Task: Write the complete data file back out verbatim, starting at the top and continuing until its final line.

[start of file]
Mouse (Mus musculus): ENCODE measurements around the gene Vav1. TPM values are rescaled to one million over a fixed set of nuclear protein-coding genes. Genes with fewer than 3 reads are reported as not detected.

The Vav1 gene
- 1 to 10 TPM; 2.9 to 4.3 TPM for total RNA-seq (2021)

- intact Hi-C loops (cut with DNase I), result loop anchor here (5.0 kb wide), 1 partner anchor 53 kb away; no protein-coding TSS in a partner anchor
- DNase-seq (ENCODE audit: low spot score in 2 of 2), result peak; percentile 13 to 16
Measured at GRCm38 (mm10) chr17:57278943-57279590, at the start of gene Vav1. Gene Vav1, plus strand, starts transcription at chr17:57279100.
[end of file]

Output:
Mouse (Mus musculus): ENCODE measurements around the gene Vav1. TPM values are rescaled to one million over a fixed set of nuclear protein-coding genes. Genes with fewer than 3 reads are reported as not detected.

The Vav1 gene
- 1 to 10 TPM; 2.9 to 4.3 TPM for total RNA-seq (2021)

- intact Hi-C loops (cut with DNase I), result loop anchor here (5.0 kb wide), 1 partner anchor 53 kb away; no protein-coding TSS in a partner anchor
- DNase-seq (ENCODE audit: low spot score in 2 of 2), result peak; percentile 13 to 16
Measured at GRCm38 (mm10) chr17:57278943-57279590, at the start of gene Vav1. Gene Vav1, plus strand, starts transcription at chr17:57279100.